11. The data storage device of claim 1, further comprising a circuit board, wherein a controller and the interconnect detector are mounted to the circuit board and the connector array is mounted to the circuit board, wherein the connector array substantially conforms to standard connector array for mounting the data storage device in a bay of a laptop computer.
12. The data storage device of claim 1, comprising a data storage medium including a rewriteable magnetic data storage disc with a data storage capacity of at least 10 gigabytes (GB).
13. The data storage device of claim 1, comprising a data storage medium including a solid state memory with a data storage capacity of at least 10 gigabytes (GB).
14. A data storage device comprising:
a connector array having a Serial Advanced Technology Attachment (SATA) connector corresponding to a SATA data communications protocol and a Universal Serial Bus (USB) connector corresponding to a USB data communications protocol; and
an external communications interface, comprising:
a first transceiver communicatively coupled to the SATA connector and capable of transferring data via the SATA data communications protocol;
a second transceiver communicatively coupled to the USB connector and capable of transferring data via the USB data communications protocol; and
an interconnect detector coupled to both the SATA connector and the USB connector configured to determine the presence of an external communications link via at least one of the SATA connector and the USB connector and, in turn, to enable either the first transceiver or the second transceiver in relation to the determination.
15. The data storage device of claim 14, wherein a controller and the interconnect detector are included in a common integrated circuit mounted to the circuit board.
16. The data storage device of claim 14, comprising a data storage medium providing a data storage capacity of at least 10 gigabytes (GB), wherein the data storage medium is selected from a group consisting of:
rewriteable magnetic data storage disc; and
a solid state memory.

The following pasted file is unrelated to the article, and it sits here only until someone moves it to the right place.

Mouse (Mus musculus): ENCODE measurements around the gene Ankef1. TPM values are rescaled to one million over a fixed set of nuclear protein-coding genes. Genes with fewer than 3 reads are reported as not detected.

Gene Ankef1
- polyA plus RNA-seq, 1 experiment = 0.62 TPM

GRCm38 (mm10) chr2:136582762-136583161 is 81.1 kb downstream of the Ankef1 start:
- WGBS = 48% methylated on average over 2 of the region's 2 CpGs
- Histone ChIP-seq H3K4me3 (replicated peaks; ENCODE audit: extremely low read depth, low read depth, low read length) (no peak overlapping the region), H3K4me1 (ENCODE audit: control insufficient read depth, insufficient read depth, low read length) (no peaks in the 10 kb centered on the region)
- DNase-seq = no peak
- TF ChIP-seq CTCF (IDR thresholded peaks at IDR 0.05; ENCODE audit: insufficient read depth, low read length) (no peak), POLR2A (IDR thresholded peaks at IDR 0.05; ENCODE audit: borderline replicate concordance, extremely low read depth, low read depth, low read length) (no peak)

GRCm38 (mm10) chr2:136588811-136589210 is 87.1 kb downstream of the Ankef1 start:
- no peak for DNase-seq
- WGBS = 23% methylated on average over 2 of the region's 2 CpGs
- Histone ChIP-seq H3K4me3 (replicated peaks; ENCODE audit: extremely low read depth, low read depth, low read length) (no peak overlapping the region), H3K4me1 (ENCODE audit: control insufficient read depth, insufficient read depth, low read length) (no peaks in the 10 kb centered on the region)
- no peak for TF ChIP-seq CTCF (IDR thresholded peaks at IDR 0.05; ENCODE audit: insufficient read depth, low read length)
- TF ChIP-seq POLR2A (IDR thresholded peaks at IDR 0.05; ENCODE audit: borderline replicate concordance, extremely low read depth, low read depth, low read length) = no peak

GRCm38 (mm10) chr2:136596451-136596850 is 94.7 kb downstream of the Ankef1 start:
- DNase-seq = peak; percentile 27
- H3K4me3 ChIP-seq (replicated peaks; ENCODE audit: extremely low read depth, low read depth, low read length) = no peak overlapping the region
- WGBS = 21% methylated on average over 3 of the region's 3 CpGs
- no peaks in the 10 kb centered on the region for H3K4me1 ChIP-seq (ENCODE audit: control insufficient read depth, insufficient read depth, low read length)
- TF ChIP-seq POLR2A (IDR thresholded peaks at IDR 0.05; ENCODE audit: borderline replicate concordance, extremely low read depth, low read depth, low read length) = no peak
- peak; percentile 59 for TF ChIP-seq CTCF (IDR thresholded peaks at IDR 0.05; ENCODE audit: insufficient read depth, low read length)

17. The data storage device of claim 14, wherein the data storage device is part of an assembly including a host device, and wherein the data storage device is in electrical communication with the host device via at least one of the one or more connectors.
18. The data storage device of claim 14, wherein a host device is a laptop computer, and wherein the one or more connectors substantially conform to standard connector array standard for mounting the data storage device in a bay of the laptop computer.
19. A method comprising:
obtaining a data storage device characterized by a connector array having a first connector corresponding to a first data communications protocol and a different second connector corresponding to a different second data communications protocol, and the data storage device having an external communications interface having a first transceiver communicatively coupled to the first connector and capable of transferring data via the first data communications protocol, the external communications interface further having a second transceiver communicatively coupled to the second connector and capable of transferring data via the second data communications protocol;
connecting an external communications link to the data storage device via at least one of the first and second connectors; and
in response to the connecting step, automatically determining the presence of the external communications link and, in turn, enabling either the first transceiver or the second transceiver in relation to the determination.
20. The method of claim 19, the determining step comprising detecting a change from a first voltage to a baseline voltage within at least one of the first connector and the second connector.
Description

This application is a continuation-in-part of U.S. patent application Ser. No. 12/410,360, filed Mar. 24, 2009, which claims the benefit of U.S. Provisional Application No. 61/127,808, filed May 15, 2008. The entire contents of both U.S. patent application Ser. No. 12/410,360 and U.S. Provisional Application No. 61/127,808 are incorporated by reference herein.

BACKGROUND

Different data storage devices, such as solid state memory devices and disc drives, may connect to a host device, such as a computer, a personal media player or a network device, according to one of a variety of interconnect standards. An interconnect standard defines both electrical and mechanical interfaces, and the electrical and mechanical interfaces for an interconnect standard are generally exclusive to that interconnect standard.

Interconnect standards include both internal interconnect standards, i.e., standards intended for connectivity between a host device an data storage device contained within a housing of the host device, as well as external interconnect standards, i.e., standards intended for connectivity between a host device and a data storage device externally located relative to the host device. Examples of internal interconnect standards include Serial Advanced Technology Attachment (SATA) standards, integrated drive electronics (IDE) standards, Small Computer System Interface (SCSI) standards, and Serial Attached SCSI (SAS) standards. Examples of external interconnect standards include Universal Serial Bus (USB) standards, IEEE-1394 (Firewire) standards, Fiber Channel (FC) standards, Internet SCSI (iSCSI) standards and External SATA (eSATA) standards.

SUMMARY